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Okay, I’ve split the charts by each security here so what you can see in the bottom chart is that Oracle has only a 5:1 ratio for price to RPS. That’s much more average of what you expect to see, and Oracle has also been having relatively good growth throughout its life. Perhaps not as steep a curve as Salesforce, but remember that it’s an established business working with several times the revenue that Salesforce is.

So let’s take RPS away and place Earnings Per Share in.

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What we’ll see is that Salesforce has often made a loss, for a start. Now, when you’re buying a business, you’re buying the hope of future profits. It’s the simple truth. We can see some areas of profitability, but that was back in 2008 and unless you got in there… you’ve missed the train (for now).

When we look at Oracle, we can first see the difference in scale. Where Salesforce is 250:1, Oracle is only 20:1. While the Dot Com era was crazy, and 2008 brought a discount just like Salesforce, we can also see that there’s even a greater discount that came around 2014. These are the opportunities that we’re looking for. But, we’re also looking for steady growing businesses. In this chart, we can see that Oracle’s  revenue has consistently grown and the price has stabilised accordingly. In addition, you’re looking at a 20:1 ratio with more than one great discount in the past decade.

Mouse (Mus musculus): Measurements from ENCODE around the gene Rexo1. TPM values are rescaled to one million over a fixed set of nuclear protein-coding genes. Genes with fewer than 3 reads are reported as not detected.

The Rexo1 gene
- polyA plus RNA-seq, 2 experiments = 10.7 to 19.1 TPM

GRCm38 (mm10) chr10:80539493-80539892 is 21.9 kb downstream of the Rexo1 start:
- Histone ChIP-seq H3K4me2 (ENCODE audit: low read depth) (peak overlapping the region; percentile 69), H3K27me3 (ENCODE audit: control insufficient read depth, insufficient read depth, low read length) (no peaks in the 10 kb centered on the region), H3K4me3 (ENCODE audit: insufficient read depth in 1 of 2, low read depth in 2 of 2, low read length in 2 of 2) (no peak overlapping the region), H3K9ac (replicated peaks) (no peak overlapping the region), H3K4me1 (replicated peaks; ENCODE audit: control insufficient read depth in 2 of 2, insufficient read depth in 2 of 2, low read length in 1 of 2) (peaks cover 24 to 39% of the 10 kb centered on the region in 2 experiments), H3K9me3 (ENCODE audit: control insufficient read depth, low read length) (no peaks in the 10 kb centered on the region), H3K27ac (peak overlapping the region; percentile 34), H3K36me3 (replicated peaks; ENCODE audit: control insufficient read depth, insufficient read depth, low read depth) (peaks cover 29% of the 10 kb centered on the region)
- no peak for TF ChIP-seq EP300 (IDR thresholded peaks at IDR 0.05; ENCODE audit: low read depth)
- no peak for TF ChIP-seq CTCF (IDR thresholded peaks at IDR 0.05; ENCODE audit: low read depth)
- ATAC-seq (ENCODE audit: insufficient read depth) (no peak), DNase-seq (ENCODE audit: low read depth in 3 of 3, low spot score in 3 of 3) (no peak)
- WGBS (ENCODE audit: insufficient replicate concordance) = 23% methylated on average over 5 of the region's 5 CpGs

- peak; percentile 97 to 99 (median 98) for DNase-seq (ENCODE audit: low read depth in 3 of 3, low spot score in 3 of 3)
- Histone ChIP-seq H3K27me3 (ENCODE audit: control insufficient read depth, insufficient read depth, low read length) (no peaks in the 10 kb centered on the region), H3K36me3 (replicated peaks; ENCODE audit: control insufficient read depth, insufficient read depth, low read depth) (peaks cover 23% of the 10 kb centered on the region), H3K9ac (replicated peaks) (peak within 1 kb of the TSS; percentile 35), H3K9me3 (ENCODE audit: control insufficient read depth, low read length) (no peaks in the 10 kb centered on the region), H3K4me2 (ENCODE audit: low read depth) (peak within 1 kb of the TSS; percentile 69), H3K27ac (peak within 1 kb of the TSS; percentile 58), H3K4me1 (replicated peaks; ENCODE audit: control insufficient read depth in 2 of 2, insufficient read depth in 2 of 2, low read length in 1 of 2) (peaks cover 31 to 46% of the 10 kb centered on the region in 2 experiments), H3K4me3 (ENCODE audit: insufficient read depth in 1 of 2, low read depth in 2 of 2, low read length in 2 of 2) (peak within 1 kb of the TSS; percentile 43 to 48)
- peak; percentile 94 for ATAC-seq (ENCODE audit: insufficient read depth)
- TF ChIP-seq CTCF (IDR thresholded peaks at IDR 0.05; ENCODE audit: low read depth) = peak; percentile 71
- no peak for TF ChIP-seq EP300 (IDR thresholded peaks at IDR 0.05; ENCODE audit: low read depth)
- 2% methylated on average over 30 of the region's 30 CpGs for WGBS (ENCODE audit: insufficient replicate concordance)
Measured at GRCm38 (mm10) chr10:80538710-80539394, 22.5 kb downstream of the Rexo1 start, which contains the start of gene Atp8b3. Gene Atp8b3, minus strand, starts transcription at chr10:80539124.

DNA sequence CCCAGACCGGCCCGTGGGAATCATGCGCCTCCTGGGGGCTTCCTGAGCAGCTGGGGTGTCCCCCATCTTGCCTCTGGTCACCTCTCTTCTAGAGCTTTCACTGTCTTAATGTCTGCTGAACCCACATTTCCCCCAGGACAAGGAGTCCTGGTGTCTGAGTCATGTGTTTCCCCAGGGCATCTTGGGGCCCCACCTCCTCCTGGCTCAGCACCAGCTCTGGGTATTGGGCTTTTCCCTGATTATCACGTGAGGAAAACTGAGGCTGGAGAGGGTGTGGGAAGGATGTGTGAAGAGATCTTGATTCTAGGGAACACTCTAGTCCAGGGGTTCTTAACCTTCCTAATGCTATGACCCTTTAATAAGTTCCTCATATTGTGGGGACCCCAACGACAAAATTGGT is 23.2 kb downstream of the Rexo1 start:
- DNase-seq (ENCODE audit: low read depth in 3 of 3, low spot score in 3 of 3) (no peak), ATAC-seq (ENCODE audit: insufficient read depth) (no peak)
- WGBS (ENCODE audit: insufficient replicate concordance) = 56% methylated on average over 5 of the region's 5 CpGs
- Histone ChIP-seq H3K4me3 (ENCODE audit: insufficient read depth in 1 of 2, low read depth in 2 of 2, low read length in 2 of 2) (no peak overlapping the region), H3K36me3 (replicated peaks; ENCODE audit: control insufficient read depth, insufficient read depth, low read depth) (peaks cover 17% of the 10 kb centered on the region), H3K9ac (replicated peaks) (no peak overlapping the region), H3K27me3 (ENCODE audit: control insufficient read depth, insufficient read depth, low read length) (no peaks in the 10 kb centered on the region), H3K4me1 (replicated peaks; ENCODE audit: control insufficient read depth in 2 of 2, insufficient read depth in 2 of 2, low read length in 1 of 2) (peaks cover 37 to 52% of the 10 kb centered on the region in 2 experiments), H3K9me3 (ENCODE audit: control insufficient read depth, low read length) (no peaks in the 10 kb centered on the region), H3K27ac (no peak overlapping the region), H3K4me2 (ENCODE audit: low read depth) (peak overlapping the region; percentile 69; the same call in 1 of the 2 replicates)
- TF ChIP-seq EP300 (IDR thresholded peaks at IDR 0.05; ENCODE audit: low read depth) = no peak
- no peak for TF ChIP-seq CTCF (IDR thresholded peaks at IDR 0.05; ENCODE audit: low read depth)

So what is it about Salesforce that’s got everyone so excited?

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We’re looking now at our last measure, and applying the Free Cash Flow per Share ratio to this chart shows something interesting. Salesforce should be able to just throw off free cash and earnings. In this chart, we can see that Salesforce has consistently generated quite a lot of free cash, making this multiple look a lot better than the last (50:1 instead of 250:1). There’s even been discounts on this from time to time. The consistently growing free cash is what’s interesting though. Because, the expectation of this is that once Salesforce gets to a certain point, a critical mass point one might say, it should be able to throw off earnings and free cash extensively.